Dr. Joyce Brothers can thank her husband for becoming famous on TV
Here’s the forgotten story of how the TV doctor won fame on a game show.
For the Happy Days episode "Spunkless Spunky," Fonzie notices his dog seems depressed and decides to hire a psychologist to analyze the dog’s behavior.
Enter Dr. Joyce Brothers, who became one of the most famous popular psychologists through regular columns in Good Housekeeping and hosting her own TV talk show in the Seventies.
What many people forget about Dr. Brothers, though, is that she actually became famous for something other than her psychology expertise by winning the top prize on the game show The $64,000 Question in 1955.
The topic she dominated on that game show was not psychology, but boxing.
At that time, Brothers was 28 years old, and she’d been married to her husband Milt for five years.
During those early years of their marriage, she said that Milt was interning to become a medical doctor, and because he had to work so many hours, they made a rather adorable decision that ended up setting her up for the major game show winnings.
"We decided that we had so little time together, we would do only those things which we mutually enjoyed," Brothers told the St. Louis Globe-Democrat in 1955. "Milt loves boxing and I love golf. I promised to follow boxing if he would learn golf. That’s the way it worked out."
After the couple made this vow, Joyce became so enthusiastic about boxing that soon, "We were having friendly arguments about the boxing matches, and we’d look up information to settle a point," she said.
But in 1955 when Joyce applied to be on The $64,000 Question, she thought she’d be able to answer questions about her profession, psychology.
When the game show told her she’d have to pick a topic outside her established expertise, she was thinking on her feet and she said her second choice was boxing.
When viewers tuned in and saw Joyce Brothers quickly rattling off correct answers to seemingly esoteric boxing trivia, they were so enthralled.
Then, when Brothers decided to pass on going home with $32,000 and go for the big prize instead, everyone was on the edge of their seats, wondering if she’d possibly know the answer to the hardest question.
For Joyce, it was obvious to keep going for the gold, though, because she wasn’t worried about losing the money.
"My husband is going to be a fine doctor," Joyce said. "There was never any doubt in my mind that he wouldn’t be able to provide all I’ll need for the future. That’s the reason why I went for $64,000 instead of stopping at $32,000. I could afford to take the risk of losing."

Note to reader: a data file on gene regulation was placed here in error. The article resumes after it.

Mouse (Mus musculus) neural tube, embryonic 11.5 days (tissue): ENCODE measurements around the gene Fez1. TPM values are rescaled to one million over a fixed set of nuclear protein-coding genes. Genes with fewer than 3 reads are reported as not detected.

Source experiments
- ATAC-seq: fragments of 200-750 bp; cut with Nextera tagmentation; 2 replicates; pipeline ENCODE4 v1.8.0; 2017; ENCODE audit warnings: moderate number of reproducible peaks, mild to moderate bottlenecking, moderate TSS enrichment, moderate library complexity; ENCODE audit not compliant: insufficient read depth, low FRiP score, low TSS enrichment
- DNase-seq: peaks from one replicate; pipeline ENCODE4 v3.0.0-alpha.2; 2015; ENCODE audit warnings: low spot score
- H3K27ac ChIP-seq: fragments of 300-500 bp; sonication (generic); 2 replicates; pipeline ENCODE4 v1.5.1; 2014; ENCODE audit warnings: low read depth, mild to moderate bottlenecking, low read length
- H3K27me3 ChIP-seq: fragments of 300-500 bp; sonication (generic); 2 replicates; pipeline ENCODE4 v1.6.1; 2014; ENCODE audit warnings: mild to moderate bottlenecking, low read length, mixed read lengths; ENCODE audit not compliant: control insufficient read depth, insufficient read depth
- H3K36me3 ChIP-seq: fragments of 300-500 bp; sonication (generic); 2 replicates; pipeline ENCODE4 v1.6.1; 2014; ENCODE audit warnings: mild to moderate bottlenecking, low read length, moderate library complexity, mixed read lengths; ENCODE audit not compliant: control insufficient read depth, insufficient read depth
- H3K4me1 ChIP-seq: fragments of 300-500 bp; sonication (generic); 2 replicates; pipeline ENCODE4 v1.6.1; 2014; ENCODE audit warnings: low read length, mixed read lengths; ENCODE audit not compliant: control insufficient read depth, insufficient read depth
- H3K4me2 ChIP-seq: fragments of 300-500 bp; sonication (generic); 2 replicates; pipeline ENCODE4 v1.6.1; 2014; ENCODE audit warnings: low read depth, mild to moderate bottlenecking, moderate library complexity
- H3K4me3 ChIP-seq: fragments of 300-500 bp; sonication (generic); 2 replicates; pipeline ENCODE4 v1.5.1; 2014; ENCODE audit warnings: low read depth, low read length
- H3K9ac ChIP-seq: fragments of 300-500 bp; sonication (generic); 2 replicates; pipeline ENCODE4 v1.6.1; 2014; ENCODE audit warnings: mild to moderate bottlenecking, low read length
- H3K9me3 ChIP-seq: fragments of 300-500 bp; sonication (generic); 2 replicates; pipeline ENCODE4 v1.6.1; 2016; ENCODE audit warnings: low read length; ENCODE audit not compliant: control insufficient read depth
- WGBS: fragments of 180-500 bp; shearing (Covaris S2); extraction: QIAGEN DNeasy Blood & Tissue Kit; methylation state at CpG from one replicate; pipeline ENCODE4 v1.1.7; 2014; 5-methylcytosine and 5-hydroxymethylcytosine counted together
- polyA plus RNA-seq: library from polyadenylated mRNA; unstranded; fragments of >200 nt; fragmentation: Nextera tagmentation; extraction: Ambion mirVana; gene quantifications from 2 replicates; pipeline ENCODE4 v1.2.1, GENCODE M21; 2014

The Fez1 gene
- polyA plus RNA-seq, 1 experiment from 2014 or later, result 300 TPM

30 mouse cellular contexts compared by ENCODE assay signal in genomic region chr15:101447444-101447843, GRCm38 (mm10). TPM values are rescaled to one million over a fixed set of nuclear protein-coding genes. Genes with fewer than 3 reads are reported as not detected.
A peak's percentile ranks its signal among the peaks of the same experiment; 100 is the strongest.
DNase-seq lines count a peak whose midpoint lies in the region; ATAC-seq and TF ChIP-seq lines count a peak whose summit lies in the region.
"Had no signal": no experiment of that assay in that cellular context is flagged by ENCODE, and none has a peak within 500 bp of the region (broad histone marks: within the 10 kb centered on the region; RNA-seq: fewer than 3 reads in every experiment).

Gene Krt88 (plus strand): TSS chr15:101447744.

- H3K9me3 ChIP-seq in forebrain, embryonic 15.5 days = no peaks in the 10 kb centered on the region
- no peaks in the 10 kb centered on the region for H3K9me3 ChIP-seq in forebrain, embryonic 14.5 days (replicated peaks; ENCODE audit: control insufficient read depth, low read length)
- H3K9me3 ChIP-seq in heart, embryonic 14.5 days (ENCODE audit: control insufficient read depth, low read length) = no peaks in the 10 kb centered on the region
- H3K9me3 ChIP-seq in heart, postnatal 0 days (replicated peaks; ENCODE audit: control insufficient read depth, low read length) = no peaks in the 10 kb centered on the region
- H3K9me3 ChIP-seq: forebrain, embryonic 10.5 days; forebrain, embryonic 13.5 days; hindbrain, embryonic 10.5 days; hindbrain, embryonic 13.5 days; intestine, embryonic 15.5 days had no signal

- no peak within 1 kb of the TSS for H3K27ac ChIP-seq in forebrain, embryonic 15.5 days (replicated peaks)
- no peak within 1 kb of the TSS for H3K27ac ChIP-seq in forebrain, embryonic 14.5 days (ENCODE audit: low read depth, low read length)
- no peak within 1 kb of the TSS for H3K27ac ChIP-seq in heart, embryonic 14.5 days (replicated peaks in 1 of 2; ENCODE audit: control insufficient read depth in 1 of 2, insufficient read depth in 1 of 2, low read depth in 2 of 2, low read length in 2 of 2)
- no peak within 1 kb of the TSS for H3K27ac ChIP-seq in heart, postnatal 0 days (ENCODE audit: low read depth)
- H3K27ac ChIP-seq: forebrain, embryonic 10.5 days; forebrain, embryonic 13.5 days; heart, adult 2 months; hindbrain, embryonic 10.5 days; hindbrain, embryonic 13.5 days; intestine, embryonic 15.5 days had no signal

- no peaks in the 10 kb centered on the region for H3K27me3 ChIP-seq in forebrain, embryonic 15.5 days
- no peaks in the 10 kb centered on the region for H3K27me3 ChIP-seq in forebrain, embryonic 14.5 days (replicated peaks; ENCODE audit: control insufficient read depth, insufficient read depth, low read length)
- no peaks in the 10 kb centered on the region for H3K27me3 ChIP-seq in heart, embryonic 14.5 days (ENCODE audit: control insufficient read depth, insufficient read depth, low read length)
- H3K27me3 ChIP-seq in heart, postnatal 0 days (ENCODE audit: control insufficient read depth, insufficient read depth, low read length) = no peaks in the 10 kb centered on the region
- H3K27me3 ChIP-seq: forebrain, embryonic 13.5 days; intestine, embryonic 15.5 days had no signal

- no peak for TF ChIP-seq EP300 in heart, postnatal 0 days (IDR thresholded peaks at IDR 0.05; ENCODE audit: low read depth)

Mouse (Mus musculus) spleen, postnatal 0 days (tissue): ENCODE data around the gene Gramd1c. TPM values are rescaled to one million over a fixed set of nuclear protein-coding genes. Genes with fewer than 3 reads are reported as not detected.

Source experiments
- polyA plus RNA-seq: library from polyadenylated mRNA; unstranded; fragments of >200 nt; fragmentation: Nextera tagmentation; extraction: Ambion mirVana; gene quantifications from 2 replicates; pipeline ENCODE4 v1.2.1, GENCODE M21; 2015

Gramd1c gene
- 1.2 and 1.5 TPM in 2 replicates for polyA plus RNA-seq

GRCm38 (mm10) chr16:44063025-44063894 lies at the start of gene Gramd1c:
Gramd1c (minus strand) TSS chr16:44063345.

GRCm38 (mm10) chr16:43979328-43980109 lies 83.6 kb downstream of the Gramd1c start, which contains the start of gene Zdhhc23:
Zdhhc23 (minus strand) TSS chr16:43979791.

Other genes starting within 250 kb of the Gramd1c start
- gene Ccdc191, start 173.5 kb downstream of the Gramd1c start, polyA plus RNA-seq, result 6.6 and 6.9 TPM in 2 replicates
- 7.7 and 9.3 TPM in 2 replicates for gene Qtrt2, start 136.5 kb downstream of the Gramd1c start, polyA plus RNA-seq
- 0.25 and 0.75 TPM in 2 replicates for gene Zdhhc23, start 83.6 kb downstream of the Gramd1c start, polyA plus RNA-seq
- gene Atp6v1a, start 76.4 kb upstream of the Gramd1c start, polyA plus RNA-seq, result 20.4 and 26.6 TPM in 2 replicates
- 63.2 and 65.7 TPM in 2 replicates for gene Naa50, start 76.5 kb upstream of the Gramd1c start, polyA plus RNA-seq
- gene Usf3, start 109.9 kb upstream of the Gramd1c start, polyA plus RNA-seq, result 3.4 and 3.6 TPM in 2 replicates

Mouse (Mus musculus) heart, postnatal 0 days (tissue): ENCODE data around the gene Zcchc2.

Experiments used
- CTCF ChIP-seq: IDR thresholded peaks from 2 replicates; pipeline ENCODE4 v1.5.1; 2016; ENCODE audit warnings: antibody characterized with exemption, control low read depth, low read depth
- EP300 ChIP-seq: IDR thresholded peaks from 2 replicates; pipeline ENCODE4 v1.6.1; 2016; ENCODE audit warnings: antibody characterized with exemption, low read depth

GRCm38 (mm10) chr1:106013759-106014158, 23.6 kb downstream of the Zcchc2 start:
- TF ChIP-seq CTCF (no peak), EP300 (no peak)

Yet Brothers didn’t lose, and after she won $64,000, she became an overnight celebrity.
She said random people would stop her on the street to discuss her winnings, and that little boys would follow her around like she was a sports star.
"Maybe I’m naïve, but I thought the whole business would be over the day after the program," Brothers said. "I never dreamed people would be asking for my autograph."
It wasn’t just people in the audience who became fans of Brothers, either. Soon, she was being invited to do commercials for boxing events, becoming a sports commentator overnight.
She wasn’t used to the fame at all, but she had to admit that she liked the continued attention.
"I have the feeling that I want it all to stop — but I know I’ll miss it when it does stop," Brothers said.
After her big win, Brothers became a household name and frequent guest star playing herself on dozens of TV shows like Happy Days and many movies over three decades.
It’s an astonishing run for someone who only went on the game show on a lark, and only made it to the end because of the vow she made with her boxing geek husband.
She never could’ve predicted her life would take the turn it did when she submitted her name for consideration as a contestant.
"I wanted to answer questions on psychology," Brothers said, insisting she would’ve been just as happy to drive away that day with the consolation prize: a Cadillac.
Instead, she got an entire film legacy, appearing in everything from ALF to The Simpsons until she passed away in 2013.
Dr. Joyce Brothers did a whole bunch of TV shows - of all kinds.
She did all of the Goodson-Todman games: Password, Match Game (both versions), What's My Line, To Tell The Truth, Tattletales (with her husband, Dr. Milton Brothers; they also did the original version, He Said/She Said), and everything in between.
As for acting, Dr. Joyce appeared in dramas and comedies, frequently as herself, but occasionally in roles, both serious and not-so-serious (True story: she turned up on Ellery Queen, playing the murder victim; several years later, she appeared on the cover of Ellery Queen's Mystery Magazine!).
Add in talk shows, sketch comedy shows, and her own syndicated programs - Dr. Brothers was all over the place, for years.
For myself, the credits I get a kick out of were her appearances on Stacy Keach's different Mike Hammer series; i've heard that she was a social friend of Mickey Spillane (Stranger Than Truth!).
Now I am fully aware that Wikipedia is at times mix of fact, fiction and exaggeration... but this does make for a good read...
And she parlayed that intotv appearances. Acting, not a doctor, though she played that on tv.
If she accomplished something useful, it's dwarfed by her tv work.